Are you still trying to decide whom to vote for in the Sept. 14 preliminary election for mayor of Boston? You’re not alone.
One poll conducted recently and released by Emerson and 7News last week found that 25 percent of respondents were undecided. A memo written for supporters of one of the five major candidates in the field suggested that number could be much higher— and that many voters who have a preference now could shift to a different candidate before election day.
But, here’s the thing about this year’s municipal election: Balloting has already begun.
Many of us received mail-in ballots last week. Early voting polling locations open in various parts of the city this Saturday.
For much of the electorate, the early voting option is not only convenient, but quite practical at a time in which the pandemic seems to be resurgent. Additionally, most people likely have a strong idea of their preferences for mayor and the council seats that are also on the preliminary ballot.
But what about those of us who aren’t locked in yet? The summer months aren’t typically prime time for voter attention spans. And even for those of us who’ve been following this election cycle closely— myself included— there are still outstanding questions about which candidate in this mayoral field is the right fit.
I count myself in that category, too: I like and respect each of the five major candidates running for mayor. Any one of these candidates could—in my view— capably and credibly be the mayor for the next four years.
But I’m not sold on any specific person just yet.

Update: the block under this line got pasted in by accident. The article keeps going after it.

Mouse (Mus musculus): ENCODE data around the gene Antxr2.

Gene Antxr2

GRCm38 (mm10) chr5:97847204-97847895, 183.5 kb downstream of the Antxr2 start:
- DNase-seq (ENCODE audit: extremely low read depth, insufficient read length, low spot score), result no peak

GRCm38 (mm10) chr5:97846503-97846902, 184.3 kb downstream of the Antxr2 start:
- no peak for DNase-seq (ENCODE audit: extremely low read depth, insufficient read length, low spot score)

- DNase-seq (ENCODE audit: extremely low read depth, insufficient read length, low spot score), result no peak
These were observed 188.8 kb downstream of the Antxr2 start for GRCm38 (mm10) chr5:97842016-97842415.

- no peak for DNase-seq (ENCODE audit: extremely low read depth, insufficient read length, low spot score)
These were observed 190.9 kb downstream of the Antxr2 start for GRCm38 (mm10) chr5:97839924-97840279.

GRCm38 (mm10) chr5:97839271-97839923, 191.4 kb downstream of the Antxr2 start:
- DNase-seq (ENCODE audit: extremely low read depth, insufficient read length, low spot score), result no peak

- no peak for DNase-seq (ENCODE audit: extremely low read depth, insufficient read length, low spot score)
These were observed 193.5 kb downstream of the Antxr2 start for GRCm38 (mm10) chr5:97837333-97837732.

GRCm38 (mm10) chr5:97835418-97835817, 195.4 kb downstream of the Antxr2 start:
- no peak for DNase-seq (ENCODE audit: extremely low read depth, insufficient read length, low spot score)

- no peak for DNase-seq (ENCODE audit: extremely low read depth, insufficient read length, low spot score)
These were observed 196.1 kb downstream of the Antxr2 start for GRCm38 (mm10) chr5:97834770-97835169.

So, I’m going to wait until late next week to make up my mind on the mayoral choice.
Why? There are two back-to-back televised debates next week.
The Reporter is partnering with NBC10 Boston and its affiliates, as well as the Bay State Banner, to sponsor the first debate, which will be broadcast live on Wed., Sept. 8. The hour-long event begins 7 p.m. on NBC10 and New England Cable News (NECN) and Telemundo’s website. It will air in Spanish on Telemundo Boston at a later time. Latoyia Edwards, a fellow Dorchester native, will moderate the debate with questions posed from reporters and select readers of the Banner and the Reporter who have been invited to submit questions for consideration.
Then, on Thurs., Sept. 9, WBUR and WCVB-TV Ch. 5 — along with the Boston Globe and UMass Boston— are sponsoring a second debate, also set to be broadcast live at 7p.m.
From this vantage point, it feels premature to settle on a candidate without the opportunity to see and hear them interact on the debate stages next week. Yes, there have been ample opportunities for the candidates to lay out policy positions and exchange views with each other and with voters. But next week looms as the decisive moment to demonstrate their leadership style and poise with just days left before the final votes are cast on Sept. 14.
We are fortunate to have a strong field of choices in this election. It has been hard fought but appropriately uncontentious contest to date. The ideas and explanations that will likely emerge from next week’s forums will give voters the final insights they need to make a fully informed choice. And, there will still be ample opportunities to vote remotely and safely ahead of the Sept. 14 balloting citywide if you so choose.
Good luck to all of the candidates.
Bill Forry is executive editor and publisher of the Dorchester Reporter. Follow him at @BillForry.